The following article was published in today’s Seacoast Sunday.
There are two new scams making their way around email and they worth knowing about. The first targets tax preparers, as tax season gets into full swing. The second targets users of Google’s Gmail free and paid email services.
Tax scams were in the news quite a bit last tax season. Those scams targeted taxpayers. This year’s scam takes a new path, targeting tax preparers. If you are a tax preparer, read on. If you use a tax preparer, consider warning them about this scam. Here’s how it works.
A hacker will send an email to a tax preparer, posing as a potential client seeking tax preparation services. If the tax preparer responds to this email, the hacker has a live fish on the hook. They will then send you a response with links or attachments that will contain malware. They may go nowhere or contain no information, but by clicking on them, the tax preparer will have malware installed on their computer.
Once this happens, the tax preparers computer network is now penetrated. The hackers may have unrestricted access to the tax preparers’ network or they may have installed a key logger on to the computer, thereby allowing the hacker to see everything that is typed on that computer. Just imagine the wealth of personal information that would be exposed if a hacker was able to see everything that is keyed into a typical tax return form. Hackers may use this information to file false tax returns, steal a person’s identity, open new credit accounts and more.
If you’re in the tax preparation business, you should never exchange tax-related information via insecure email. Be sure you use a secured file transfer system or encrypted email. You should initiate the electronic exchange, not the other way around. Most of this is common sense, but in this busiest time of year, it’s easy to fall prey to scams like this, so be on the lookout and when in doubt, call your prospect or client on the phone to confirm what they have sent before you open it.
The second scam is a fairly sophisticated attack on Gmail users. You receive an email that appears to come from someone you know and includes an attachment that looks legitimate. Normally, when you click an attachment in the web browser interface for Gmail, it will preview the file in the window. They key with this scam is that it pops a new window asking you to login to Gmail in order to view the attachment.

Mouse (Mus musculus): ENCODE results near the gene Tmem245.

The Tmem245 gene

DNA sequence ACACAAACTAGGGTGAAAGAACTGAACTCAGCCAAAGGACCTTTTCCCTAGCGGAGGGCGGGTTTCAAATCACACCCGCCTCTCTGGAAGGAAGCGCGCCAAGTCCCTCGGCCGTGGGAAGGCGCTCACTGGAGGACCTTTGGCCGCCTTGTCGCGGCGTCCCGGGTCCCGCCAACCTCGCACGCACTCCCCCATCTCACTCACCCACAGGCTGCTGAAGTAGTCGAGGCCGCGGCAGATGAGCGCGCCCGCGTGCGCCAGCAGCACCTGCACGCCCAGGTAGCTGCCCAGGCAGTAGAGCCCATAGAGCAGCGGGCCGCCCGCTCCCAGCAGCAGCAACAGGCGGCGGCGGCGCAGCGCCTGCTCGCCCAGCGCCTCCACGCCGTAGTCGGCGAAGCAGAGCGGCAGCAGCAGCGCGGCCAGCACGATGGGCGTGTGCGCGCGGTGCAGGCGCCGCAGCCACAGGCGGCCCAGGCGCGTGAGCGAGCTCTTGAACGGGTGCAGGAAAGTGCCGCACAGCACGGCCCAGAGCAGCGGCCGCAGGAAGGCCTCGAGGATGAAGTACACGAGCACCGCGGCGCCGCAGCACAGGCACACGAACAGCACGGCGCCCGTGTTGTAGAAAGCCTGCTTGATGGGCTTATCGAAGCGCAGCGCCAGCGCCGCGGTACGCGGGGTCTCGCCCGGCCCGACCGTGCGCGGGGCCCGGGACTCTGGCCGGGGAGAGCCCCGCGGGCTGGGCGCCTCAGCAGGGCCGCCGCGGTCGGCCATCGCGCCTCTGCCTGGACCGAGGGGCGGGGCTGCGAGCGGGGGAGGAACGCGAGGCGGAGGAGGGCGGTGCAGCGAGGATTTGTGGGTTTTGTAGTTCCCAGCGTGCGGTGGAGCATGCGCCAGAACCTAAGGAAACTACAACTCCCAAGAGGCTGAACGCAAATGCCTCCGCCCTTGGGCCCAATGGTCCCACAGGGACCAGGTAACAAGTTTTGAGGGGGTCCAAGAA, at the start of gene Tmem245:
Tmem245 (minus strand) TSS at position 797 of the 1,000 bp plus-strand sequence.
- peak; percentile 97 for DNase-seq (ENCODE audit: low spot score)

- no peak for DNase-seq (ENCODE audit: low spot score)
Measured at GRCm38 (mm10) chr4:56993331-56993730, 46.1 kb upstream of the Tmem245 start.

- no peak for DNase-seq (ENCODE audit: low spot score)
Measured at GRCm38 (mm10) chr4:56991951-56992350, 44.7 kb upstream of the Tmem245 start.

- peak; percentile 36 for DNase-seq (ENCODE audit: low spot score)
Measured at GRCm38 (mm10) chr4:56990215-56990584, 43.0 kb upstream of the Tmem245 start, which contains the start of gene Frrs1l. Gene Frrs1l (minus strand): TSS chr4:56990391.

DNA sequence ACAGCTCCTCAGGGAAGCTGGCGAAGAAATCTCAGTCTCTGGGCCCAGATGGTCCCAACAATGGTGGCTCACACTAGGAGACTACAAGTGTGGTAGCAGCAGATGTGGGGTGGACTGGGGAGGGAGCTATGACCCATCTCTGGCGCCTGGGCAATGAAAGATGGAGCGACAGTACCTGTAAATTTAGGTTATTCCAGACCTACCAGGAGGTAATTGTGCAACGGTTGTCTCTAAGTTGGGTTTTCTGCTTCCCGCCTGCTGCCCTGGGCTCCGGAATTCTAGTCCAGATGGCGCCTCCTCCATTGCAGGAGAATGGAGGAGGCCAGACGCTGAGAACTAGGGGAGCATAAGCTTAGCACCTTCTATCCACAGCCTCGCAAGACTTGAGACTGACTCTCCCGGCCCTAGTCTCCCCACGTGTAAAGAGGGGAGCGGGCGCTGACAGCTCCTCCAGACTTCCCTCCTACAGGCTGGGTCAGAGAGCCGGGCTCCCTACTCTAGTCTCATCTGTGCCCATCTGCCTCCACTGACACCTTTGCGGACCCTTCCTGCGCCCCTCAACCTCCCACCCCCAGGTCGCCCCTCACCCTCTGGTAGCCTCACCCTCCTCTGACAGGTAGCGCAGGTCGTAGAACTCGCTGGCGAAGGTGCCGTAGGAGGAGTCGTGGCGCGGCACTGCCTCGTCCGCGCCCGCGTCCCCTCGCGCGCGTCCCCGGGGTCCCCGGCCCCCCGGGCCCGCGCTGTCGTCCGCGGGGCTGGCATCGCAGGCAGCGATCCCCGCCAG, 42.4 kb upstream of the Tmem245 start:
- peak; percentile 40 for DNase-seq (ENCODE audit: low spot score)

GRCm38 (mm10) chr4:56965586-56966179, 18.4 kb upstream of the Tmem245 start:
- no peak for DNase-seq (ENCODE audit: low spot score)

This login window looks nearly identical to Google’s login page and even the URL appears to be a Google URL at accounts.google.com. However, it’s not. This login prompt is the hacker’s creation and it captures your email address and password. At this point, the hacker has control of your email account and can reset the password to lock you out. Another complication with this hack is that accounts.google.com is a legitimate URL. However, it should only be in the format of https://accounts.google.com. If you see anything suspicious in the URL, close it out. This particular hack inserts data:text/html in front of the URL, but it’s hard to catch on the fly. This is why even security conscious users are reporting being tricked by this one.
Even if they do not lock you out, which they may not do initially, they now have access to your entire mailbox. They scan your folders looking for messages with useful information, like access to other online systems. They can then use the forgotten username and/or password features on most websites to reset your credentials, now that they have access to your email. From there, the damage may be extensive.
Google is said to be aware of this scam and working to update their defenses to defeat it. No timeline has been given, so you need to be vigilant. A good rule to work by is that anytime you open what you think should be a legitimate attachment, if it asks you to login, that’s a big red flag. Immediately change your password and take all the available options offered to secure your account.
As always, if anything just doesn’t seem right, play it safe and delete the message or don’t open it until you can contact the sender and confirm if they actually sent you a message. It’s an extra step, but if could be your best protection against a hack that could cause you years of problems. Stay safe online!